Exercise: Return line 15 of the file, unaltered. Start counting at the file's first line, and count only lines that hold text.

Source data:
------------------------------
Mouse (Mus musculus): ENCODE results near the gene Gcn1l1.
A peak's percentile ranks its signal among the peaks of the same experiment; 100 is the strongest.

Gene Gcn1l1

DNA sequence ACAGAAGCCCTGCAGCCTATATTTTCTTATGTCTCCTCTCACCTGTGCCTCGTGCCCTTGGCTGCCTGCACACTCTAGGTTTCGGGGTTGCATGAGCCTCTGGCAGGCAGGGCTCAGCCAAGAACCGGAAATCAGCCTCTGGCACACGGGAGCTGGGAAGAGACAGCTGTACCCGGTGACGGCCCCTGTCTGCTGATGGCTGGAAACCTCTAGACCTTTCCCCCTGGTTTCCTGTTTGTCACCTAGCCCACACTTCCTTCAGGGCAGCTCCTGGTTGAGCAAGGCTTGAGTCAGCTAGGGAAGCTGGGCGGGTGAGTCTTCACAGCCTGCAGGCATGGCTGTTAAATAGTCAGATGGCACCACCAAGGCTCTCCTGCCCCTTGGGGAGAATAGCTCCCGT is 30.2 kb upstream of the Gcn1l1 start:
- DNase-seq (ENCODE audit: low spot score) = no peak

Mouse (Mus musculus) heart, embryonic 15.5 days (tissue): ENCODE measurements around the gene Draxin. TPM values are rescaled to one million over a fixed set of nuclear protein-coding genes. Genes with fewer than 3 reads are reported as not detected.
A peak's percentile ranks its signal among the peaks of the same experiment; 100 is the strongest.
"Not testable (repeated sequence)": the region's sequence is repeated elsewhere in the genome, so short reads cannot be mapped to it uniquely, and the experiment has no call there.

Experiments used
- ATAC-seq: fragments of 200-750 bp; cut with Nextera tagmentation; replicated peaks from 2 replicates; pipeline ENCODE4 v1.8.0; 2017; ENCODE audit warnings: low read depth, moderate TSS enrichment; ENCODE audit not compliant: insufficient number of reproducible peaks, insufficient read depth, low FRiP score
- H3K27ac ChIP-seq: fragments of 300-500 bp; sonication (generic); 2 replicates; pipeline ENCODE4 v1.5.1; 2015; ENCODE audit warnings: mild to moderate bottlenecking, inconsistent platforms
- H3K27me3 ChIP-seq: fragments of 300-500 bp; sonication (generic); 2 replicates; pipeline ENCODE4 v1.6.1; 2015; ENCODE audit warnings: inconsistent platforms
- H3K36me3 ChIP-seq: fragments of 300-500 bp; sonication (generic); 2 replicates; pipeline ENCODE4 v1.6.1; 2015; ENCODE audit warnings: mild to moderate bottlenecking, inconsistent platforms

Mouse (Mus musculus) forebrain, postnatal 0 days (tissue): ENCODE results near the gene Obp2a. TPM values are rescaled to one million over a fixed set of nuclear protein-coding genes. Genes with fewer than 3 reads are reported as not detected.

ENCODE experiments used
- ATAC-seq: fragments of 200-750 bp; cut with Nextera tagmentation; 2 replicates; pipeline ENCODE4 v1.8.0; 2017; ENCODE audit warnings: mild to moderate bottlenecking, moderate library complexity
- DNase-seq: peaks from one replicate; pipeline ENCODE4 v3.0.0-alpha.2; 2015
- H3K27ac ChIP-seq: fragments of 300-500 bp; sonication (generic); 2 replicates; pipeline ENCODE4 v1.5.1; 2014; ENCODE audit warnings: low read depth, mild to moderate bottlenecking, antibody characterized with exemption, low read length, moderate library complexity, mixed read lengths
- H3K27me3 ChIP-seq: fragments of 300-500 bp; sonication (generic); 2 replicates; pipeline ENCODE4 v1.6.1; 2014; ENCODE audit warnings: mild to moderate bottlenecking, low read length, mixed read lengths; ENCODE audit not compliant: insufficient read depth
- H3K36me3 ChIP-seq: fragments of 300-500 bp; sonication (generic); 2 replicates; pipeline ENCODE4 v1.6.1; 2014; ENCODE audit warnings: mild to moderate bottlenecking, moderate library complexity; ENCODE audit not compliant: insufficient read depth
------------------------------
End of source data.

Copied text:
ENCODE experiments used